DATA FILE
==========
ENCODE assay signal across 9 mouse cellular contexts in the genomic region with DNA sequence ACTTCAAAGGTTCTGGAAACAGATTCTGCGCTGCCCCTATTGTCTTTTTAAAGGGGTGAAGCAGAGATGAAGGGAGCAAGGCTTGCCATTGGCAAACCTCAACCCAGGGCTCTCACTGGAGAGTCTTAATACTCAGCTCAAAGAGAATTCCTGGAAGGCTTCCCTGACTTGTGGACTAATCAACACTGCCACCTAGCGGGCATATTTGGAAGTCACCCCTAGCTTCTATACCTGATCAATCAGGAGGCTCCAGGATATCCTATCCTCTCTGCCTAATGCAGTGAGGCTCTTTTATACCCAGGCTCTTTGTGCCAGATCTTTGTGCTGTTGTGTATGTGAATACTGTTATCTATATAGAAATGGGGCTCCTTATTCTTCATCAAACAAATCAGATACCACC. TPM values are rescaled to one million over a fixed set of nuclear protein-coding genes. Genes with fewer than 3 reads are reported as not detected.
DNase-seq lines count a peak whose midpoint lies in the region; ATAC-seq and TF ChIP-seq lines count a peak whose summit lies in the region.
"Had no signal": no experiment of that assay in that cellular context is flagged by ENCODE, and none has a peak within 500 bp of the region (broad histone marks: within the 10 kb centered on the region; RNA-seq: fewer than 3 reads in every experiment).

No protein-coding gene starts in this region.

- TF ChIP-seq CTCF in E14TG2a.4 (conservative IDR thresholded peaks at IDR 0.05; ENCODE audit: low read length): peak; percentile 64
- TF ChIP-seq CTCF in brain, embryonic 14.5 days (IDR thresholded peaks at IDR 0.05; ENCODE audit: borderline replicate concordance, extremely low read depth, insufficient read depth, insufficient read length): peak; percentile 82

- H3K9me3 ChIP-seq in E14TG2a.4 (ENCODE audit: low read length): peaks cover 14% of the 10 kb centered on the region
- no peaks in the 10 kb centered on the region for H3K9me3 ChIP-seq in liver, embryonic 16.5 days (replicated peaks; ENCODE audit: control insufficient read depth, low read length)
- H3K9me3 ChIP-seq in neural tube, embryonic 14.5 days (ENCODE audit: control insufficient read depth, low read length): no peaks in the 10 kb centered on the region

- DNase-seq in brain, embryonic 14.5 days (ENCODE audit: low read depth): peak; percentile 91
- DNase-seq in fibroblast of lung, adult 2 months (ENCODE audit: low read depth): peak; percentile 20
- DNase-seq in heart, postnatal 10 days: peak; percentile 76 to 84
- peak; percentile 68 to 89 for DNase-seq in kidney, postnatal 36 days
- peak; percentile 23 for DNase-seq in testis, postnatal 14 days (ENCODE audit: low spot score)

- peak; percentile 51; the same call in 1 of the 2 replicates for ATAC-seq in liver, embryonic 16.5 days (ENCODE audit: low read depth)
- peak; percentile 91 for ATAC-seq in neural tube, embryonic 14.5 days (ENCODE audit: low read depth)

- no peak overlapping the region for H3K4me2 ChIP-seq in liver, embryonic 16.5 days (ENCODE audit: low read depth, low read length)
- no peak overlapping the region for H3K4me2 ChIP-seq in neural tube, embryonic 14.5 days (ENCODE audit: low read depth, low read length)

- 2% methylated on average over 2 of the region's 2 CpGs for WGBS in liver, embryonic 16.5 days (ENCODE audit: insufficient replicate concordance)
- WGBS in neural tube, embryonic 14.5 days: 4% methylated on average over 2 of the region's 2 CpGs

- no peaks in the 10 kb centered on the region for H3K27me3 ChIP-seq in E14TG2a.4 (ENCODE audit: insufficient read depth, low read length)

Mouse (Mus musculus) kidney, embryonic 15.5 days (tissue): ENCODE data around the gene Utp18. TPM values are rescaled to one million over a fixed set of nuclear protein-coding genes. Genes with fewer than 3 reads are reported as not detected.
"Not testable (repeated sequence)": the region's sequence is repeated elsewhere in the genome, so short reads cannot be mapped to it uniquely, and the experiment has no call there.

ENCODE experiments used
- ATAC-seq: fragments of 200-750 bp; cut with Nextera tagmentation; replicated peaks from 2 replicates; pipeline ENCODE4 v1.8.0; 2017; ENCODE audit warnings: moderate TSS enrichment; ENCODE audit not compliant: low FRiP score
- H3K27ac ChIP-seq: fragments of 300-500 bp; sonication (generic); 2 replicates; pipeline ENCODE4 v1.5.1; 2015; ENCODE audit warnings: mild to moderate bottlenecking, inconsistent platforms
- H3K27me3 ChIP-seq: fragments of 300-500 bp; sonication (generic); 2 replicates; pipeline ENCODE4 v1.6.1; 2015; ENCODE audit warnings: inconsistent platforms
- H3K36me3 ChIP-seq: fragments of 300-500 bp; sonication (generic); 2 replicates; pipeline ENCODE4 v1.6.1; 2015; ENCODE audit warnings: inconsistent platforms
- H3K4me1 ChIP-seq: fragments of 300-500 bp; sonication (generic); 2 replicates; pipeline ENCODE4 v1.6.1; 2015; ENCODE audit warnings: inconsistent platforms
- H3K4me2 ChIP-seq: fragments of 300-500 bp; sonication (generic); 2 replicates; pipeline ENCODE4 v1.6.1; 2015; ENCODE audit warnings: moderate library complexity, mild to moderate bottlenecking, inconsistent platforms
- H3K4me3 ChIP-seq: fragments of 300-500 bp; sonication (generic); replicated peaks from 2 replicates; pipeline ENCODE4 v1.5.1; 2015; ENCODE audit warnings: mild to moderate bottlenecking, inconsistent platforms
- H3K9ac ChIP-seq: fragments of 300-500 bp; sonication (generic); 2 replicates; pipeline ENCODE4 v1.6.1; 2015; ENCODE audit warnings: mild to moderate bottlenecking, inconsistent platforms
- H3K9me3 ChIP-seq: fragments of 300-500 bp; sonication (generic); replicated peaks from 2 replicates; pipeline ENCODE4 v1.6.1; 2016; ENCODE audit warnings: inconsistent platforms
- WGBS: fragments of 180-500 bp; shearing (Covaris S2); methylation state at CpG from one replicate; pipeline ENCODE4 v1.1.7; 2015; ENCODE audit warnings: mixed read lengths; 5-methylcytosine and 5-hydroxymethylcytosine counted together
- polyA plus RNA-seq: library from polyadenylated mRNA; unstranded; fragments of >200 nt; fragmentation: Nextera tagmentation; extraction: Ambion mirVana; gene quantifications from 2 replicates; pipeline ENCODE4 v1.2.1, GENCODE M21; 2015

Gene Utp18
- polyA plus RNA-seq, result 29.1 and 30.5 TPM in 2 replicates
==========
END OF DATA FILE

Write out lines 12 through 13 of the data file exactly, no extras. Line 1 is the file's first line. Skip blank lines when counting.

- DNase-seq in heart, postnatal 10 days: peak; percentile 76 to 84
- peak; percentile 68 to 89 for DNase-seq in kidney, postnatal 36 days